Jean-François Lambert looks at how uncertainty is becoming the 'new normal' in dollar/commodity relationships
When teaching commodity dynamics to students I strive to ingrain a few simple ideas about a complicated world. One of them is about the relationship between the US dollar and commodities markets. Commodity prices, mostly denominated and quoted in dollar, have an inverted correlation with the value of the US dollar.
When the dollar strengthens, commodity prices tend to get cheaper. When it weakens, they tend to appreciate. The rationale is rather simple: with a rising dollar, consumers in non-dollar countries, with revenues (largely generated in local currencies), struggle to pay the bill for more pricey commodities and this ends up dampening overall demand. The producers, thanks to a stronger dollar and cheaper production cost (denominated in local currencies), have more flexibility to adjust their prices downwards to foster the demand for their products. With a weakening dollar, conversely, producers struggle and endeavour to raise their prices. Consumers benefiting from a stronger parity can afford more expensive commodities. A rather convincing story which is evidenced by facts over the last 20 years - the pattern is obvious.
The problem is that it is no longer like this. Since the end of last year, we have a perfect correlation, but a positive one: commodity prices keep rising with a stronger dollar. One could simply dismiss this as a non-issue. After all, what is a five-month-old alignment of stars worth, against 20 years of empirical evidence? Merely a blip? Maybe so. The past few years, however, have taught us that one should think twice before discarding any hint of change without pondering the potential consequences.
So what is going on?
Clearly the dollar's strength reflects the health of the US economy. The US has put the great crisis behind it, faster than has Europe or Japan. Employment is robust, wages are fostering inflation and the Fed logically has started to raise interest rates, and is likely to continue doing so this year. The election of Donald Trump provided a further boost to the dollar. The US economy is going to grow if the president triggers a much-needed infrastructure initiative, maybe boosting growth to above 2.5% this year. It remains to be seen how far such an initiative can go, but for the moment, it does the trick.
On the commodity front, potential large infrastructure spending provides the first explanation for stronger prices this year. In 2016, China pulled iron ore and metals back from the 2015 lows thanks to a robust 6.7% growth (probably largely through debt stimulus but this is another story). This year and while China is likely to remain on a strong course (see Philippe Chalmin's November 2016 column), the US rebuilding its bridges, roads and tracks is rather an attractive proposition. Can it fulfil its promises? Notwithstanding the poor track record of any US administration when trying to engage in such a programme, which relies more than most think on states and local governments' decisions, it is worth keeping in mind that the US represents less than 10% of the world's consumption for copper, steel, aluminium zinc and nickel, versus around 50% for China (according to Capital Economics). Not so much leverage there, in fact.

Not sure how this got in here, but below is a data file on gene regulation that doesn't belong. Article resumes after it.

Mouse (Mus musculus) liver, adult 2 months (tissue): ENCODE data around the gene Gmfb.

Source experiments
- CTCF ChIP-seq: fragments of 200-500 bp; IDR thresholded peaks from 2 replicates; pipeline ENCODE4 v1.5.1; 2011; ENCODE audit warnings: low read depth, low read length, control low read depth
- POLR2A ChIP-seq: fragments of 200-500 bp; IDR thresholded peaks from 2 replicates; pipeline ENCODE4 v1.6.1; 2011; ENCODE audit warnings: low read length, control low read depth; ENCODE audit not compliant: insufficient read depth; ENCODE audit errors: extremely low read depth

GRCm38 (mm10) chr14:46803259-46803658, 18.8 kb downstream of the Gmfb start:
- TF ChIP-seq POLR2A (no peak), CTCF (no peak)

The main reason for commodity indices to climb (despite a strong dollar environment) lies with the OPEC's (and NOPEC) decision to cut oil production to boost prices buffer stocks. So far so good, but the question is how high can oil go? Shale producers in the US are ramping up to take advantage of the cuts. Week after week, more rigs get in production especially in the Permian basin where the production costs are the lowest . As rigs are getting more productive thanks to significant technology breakthroughs, it is highly possible that the OPEC/NOPEC cuts merely set the scene for the shale producers' longs to take over the vacated space. Should this transpire, then the oil price's upward move would be short-lived. Other factors are fuelling the commodity price indices rise such as robust commodity imports in China in January or strikes in a copper mine in Chile, but they are merely underpinning the trend.
The question is therefore whether a mix of attempts to control the market (OPEC's initiative), political ambition (President Trump's policy) and Xi Jinping's endeavours to keep the Chinese engine roaring, are strong enough to drive a new cycle of bull market for commodities when the dollar is likely to get more attractive. Arguably, this trend benefits emerging market commodity producing countries, but it also starts hurting Europe and other large commodity buyers.
A positive correlation between commodities and the dollar is not the 'new normal' and cannot last. Uncertainty is prevailing, and will prevail. A rising dollar, firmer commodity prices: which of them is going to flinch first? This is certainly something that many traders - and some students - will be wary of in 2017.
Jean-François Lambert runs his own consultancy, Lambert Commodities. He can be reached at firstname.lastname@example.org
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